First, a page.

cover of _My Army Days_ with a portrait of John Marin on a motorcycle

Copy-editor's introduction

(2014 03 10)
As the copy-editor of the online edition of this book, originally written and published by John Anthony Marin, I must distinguish my contri­bution from that of the author.  This introduction is, of course, my own and a few other parts mentioned below are my additions as well.  But this is Marin's book; my main contri­bution, besides copy-​editing, has been to save it from obscurity and bring it to the larger audience that it deserves.
The title of John Marin's book, My Army Days: A Soldier's Memoirs, describes its contents well.  It fits into a now large class of auto­bio­graphical accounts of the second world war by Canadians who parti­ci­pated in it.  I have read more than a dozen of these with authors ranking from private to general.  This corporal's short book scores as one of the best but is also the rarest. 
Not everyone who reads the 130 pages of Marin's book will end up with a favourable opinion of the author.  That seems strange; most memoir writers take pains to ensure that this never happens.  They do this by carefully filtering the information reported and sometimes by nudging the facts a bit.  Marin avoids this and readers benefit from his unvarnished account of the vocation and avocation of being a soldier in wartime.  Even those who have concerns about the author's conduct must admire his honesty and openness.
According to the two library catalogs, WorldCat and Amicus, the paper edition of this book is held by only three libraries in the world.  These include Library and Archives Canada, the Canadian War Museum, and the United States Army Military History Institute.  The book has been out of print for some time but occasionally used copies will appear on the lists of online booksellers.  If you want a copy of the original edition you are probably out of luck.
The paper edition of this book was published in 1999 by its author, John Anthony Marin.  As a self-​published book, it did not benefit from two services normally provided by commercial publishers, copy-​editing and promotion.  My contri­bution includes aggressive copy-​editing and limited promotion.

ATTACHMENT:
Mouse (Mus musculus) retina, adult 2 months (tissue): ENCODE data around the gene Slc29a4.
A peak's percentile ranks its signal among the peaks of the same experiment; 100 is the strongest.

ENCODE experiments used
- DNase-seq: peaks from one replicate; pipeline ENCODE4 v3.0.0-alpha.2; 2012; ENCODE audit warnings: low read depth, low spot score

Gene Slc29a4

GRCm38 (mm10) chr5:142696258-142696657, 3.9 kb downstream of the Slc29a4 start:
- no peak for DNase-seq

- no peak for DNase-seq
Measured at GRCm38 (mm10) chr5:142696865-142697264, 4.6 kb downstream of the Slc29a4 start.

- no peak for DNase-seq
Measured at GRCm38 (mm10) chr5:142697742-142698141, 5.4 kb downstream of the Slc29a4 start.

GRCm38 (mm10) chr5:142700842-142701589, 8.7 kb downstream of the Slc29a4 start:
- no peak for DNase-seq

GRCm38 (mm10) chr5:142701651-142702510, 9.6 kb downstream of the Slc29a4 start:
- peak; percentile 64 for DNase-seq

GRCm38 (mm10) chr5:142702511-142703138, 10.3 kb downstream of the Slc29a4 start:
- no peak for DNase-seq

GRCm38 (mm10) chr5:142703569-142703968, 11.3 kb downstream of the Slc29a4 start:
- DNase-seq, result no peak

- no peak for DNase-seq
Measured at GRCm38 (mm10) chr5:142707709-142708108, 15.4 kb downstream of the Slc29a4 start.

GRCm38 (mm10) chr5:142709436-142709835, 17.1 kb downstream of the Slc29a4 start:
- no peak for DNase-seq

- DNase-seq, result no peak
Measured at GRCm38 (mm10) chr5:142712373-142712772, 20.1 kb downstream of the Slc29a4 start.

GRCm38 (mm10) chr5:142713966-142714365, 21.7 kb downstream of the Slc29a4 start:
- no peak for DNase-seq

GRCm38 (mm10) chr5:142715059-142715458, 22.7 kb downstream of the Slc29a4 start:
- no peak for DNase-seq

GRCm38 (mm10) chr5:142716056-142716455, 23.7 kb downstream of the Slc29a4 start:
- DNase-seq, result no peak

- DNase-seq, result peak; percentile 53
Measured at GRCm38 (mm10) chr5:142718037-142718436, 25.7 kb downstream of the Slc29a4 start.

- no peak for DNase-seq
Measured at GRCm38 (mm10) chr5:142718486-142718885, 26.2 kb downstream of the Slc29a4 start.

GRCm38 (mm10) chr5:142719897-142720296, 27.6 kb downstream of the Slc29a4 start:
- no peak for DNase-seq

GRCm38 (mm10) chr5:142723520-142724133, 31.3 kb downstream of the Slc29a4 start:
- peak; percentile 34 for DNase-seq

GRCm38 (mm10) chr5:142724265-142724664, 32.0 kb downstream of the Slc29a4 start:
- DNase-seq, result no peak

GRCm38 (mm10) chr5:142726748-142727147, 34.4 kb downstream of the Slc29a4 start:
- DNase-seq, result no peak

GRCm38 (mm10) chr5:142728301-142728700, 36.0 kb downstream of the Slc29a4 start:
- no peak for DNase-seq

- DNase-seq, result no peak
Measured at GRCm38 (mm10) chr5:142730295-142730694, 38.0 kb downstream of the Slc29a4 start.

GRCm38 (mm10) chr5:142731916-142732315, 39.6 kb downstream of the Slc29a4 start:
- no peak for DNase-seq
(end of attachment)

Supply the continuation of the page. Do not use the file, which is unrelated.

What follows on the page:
My role as copy-editor encompassed the usual tasks of attending to grammar, punctuation, and spelling as well as some checking of facts.  The spelling of proper nouns was a challenge.  Marin did well with the many difficult European place names that he and I could check but less well with the spelling of names of members of his regiment, many of which I could not check.  I have corrected a few including the consistent misspelling of his platoon commander's surname, “Dunkelman”, spelled here correctly.
An early decision that I had to make was how to handle the numerous and often obscure acronyms and abbrevi­ations used by the author.  Most authors take care of this by providing a glossary at the beginning or end of the text, but Marin neglected to do so.  With space not being at a premium in an electronic version, I decided to simply spell out these in the text, with a few exceptions.  The exceptions include a number explained by Marin in context and several that are better known as acronyms.  The latter include the insecticide, “DDT”, and the German military organization, the “SS”.  Finally the term “Jap” in the original has not been expanded to “Japanese” because of the differing connotations of the two terms.  Both are used in the book.  This version reprinted in the same format as the original might be several pages longer because of this spelling-​out decision.